GameStop’s shares rose almost 2,500% in January but ended the year with 700%. AMC Entertainment, another popular meme site, still has an increase of about 1,200%, but it rose as much as 3200% in the early part of June.
Tesla (NASDAQ):, the king of electric cars, has recovered from an early year skid. But other funds or stocks linked to innovation – such as the ARK Innovation Fund and some solar energy stocks, BioTech shares and special purpose acquisition companies or SPACs – are down 20% to 30%.
6/TURKISH LIRA TAKES a BATH
Slumps in Turkish Lira are not uncommon these days. However, this year’s collapse was remarkable even for its standard.
The situation turned sour in March after President Tayyip Erdan, a self-declared enemy and aggressor of interest rates was elected to replace another governor at the central bank. It has only gotten worse after his bank’s new chief began reducing rates in September.
Although there was a slight bounce in the lira after the government devised an unconventional plan to reduce the pain, it is now down more than 40% and government bonds are being repurchased.
Inflation rose to the forefront of investors’ concerns in 2021, as the pandemic disrupted global supply chains and made it more difficult for everyone to keep up with demand.
The Federal Reserve declared this month that it would end pandemic-era bonds purchases earlier than expected. This was in response to U.S. inflation at its highest level since 1980s. Also, the Bank of England became G7’s first central bank to raise interest rates after the COVID epidemic.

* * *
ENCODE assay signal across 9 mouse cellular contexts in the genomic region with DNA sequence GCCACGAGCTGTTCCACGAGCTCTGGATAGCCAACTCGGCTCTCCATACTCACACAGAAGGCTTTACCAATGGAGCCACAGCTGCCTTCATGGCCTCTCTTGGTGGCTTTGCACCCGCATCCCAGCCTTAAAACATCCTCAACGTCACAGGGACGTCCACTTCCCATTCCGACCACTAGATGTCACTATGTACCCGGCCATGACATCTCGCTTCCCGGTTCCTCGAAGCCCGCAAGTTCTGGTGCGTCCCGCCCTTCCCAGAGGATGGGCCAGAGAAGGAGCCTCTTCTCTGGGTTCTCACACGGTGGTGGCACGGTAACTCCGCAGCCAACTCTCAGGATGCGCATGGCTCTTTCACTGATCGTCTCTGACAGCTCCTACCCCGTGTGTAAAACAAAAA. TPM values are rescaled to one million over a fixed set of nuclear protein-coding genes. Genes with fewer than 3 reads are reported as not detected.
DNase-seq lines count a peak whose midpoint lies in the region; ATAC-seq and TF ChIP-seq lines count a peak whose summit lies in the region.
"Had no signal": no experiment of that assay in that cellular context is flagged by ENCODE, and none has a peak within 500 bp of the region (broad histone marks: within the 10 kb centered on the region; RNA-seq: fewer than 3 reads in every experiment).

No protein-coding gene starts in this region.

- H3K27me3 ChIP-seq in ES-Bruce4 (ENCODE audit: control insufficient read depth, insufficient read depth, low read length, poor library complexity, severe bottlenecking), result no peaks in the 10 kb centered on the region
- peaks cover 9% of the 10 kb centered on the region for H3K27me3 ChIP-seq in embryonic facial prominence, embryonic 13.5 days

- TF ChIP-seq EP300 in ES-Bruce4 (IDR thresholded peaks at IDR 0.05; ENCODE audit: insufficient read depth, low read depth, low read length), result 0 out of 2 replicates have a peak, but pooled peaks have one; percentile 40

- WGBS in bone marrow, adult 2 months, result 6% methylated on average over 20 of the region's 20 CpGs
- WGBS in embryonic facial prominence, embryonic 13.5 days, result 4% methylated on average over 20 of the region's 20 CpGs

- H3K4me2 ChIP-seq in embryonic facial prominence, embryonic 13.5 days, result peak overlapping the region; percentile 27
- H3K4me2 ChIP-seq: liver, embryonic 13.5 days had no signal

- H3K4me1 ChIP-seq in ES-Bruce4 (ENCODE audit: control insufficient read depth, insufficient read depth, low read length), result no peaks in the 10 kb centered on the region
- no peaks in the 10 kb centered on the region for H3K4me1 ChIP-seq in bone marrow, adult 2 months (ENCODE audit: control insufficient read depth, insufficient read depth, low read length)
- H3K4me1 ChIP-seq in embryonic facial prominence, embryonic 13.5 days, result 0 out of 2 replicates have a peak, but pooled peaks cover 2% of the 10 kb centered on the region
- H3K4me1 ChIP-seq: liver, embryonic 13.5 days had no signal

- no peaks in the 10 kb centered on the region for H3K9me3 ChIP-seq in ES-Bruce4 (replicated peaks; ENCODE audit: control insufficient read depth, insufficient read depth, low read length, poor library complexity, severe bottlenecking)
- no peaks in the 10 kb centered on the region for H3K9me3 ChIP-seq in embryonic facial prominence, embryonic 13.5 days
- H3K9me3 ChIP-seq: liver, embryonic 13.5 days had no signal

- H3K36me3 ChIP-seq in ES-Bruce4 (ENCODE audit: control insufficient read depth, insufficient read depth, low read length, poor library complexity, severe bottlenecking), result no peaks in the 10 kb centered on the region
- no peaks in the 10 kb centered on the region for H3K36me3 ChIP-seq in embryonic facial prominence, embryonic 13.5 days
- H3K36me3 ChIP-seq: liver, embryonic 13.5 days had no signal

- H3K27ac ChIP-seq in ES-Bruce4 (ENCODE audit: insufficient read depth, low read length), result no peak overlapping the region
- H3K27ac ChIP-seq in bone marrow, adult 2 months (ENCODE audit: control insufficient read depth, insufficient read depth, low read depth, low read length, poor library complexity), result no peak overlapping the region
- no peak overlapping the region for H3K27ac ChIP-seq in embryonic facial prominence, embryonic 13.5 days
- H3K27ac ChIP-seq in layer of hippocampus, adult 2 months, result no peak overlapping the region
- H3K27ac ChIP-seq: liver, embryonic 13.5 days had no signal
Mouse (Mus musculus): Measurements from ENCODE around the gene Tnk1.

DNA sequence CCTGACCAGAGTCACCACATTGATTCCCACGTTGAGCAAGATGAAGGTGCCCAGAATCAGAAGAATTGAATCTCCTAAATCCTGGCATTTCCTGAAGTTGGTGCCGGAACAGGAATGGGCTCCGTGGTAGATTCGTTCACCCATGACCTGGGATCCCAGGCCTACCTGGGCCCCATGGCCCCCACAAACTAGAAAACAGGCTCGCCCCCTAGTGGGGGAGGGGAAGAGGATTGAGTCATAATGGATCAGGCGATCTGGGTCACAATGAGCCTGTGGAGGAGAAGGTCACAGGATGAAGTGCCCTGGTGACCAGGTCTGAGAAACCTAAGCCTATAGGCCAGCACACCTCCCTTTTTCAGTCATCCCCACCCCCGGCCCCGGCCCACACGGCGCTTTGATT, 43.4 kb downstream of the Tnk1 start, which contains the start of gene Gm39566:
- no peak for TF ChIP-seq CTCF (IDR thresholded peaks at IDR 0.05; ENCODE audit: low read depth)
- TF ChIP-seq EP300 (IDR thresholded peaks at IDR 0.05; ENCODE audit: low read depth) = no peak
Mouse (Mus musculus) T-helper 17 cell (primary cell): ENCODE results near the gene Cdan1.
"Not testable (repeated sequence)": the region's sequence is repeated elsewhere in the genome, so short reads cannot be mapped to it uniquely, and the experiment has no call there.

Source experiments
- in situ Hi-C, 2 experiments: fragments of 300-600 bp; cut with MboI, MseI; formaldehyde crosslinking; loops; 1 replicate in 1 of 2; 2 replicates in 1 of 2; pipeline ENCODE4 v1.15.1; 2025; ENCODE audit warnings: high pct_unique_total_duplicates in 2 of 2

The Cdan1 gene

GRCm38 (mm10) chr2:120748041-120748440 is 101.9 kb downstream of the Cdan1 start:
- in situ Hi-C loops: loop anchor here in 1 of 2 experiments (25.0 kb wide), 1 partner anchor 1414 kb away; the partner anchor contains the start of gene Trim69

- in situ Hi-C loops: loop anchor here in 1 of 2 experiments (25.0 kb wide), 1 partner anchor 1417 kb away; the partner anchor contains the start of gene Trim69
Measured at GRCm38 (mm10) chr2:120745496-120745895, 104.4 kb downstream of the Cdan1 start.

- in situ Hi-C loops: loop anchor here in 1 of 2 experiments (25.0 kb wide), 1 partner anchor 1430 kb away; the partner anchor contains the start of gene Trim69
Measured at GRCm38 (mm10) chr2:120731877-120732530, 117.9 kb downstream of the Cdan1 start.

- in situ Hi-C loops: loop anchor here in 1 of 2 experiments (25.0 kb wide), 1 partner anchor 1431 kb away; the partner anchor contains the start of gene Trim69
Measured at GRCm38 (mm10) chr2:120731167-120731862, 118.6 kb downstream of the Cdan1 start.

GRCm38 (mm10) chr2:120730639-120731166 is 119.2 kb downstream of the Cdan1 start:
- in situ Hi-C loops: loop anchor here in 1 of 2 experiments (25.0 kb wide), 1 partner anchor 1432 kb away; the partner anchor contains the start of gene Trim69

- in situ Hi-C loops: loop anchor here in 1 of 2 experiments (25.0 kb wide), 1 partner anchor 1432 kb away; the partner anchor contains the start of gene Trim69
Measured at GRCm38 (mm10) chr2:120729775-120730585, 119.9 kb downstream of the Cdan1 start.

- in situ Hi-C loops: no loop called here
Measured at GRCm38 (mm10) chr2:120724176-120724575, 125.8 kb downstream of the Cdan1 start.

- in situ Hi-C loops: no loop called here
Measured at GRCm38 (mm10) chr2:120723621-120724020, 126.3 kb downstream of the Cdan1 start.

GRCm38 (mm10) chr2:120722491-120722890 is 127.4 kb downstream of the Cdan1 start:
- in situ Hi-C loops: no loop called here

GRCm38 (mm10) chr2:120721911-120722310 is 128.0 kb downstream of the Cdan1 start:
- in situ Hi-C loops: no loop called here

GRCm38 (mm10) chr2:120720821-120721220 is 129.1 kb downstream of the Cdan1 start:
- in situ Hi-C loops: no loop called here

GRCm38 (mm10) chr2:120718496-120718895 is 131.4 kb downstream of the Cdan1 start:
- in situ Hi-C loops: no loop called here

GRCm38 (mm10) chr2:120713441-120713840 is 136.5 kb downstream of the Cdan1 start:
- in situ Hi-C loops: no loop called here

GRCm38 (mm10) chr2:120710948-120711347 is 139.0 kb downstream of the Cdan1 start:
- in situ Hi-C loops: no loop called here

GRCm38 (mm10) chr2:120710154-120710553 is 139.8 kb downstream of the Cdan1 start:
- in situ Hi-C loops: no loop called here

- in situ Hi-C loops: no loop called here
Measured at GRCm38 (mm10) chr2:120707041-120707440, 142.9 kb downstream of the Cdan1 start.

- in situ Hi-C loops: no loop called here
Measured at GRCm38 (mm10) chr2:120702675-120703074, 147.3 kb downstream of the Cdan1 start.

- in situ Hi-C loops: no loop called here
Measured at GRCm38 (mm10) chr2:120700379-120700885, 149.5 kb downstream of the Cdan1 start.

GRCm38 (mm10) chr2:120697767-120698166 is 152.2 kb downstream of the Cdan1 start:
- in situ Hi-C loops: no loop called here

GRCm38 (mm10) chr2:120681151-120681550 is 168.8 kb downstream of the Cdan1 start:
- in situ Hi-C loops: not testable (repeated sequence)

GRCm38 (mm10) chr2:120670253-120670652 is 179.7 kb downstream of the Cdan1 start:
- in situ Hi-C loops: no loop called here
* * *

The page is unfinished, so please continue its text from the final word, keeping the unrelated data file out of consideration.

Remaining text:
The next year will see the addition of other major central banks, although some major emerging markets have already made significant progress in this process.
Many people were optimistic about emerging markets, even though they had high expectations.
China’s woes and COVID persistence have caused EM stocks to lose 5%. That is compared with a 20 percent rise in the world index, and a 27% increase on Wall Street.
The 9.7% loss in local currency EM bonds has also been a problem. Although dollar-denominated bonds performed better in oil producing countries, J.P. Morgan’s EM currencies Index has lost almost 10%.
Jeff Grills from Aegon Asset Management, head of emerging market debt said, “China was the big story of this year.” He also stated that the next year will be about how fast and far interest rates can rise, and whether growth continues.
9/CRYPTO CONTROLS IT
At nearly $70,000. “Memecoins” valued at billions of US dollars. A blockbuster Wall Street listing. China crackdown. 2021 was the biggest yet in cryptocurrencies.
While Bitcoin’s nearly 60% rise may not seem significant compared with last year’s 300% increase, this has happened despite a Chinese crackdown which caused it to almost double in price.
The digital token ‘” was launched as a joke in bitcoin in 2013. It soared more than 12,000% since the beginning of 2013 to an all time high in May, before plummeting to 80% in mid-December.
The mainstream has also seen a rise in non-fungible tokens, which are strings of code on the blockchain that provide unique ownership to digital art, videos and tweets. In May, a digital collage created by Beeple in the United States sold at Christie’s for almost $70 million. This made it one of three highest-selling pieces ever by an artist living today.
This year, the dream of going green is still front-and-center. Nearly half a billion dollars is expected to be issued in green bonds this year. This will make it another record-setting year. While the MSCI flagship global stocks index, “ESG”, is more than two percentage points higher than its standard counterpart, China’s most environmentally-friendly stocks index has risen more than 45% despite other sector’s slumps.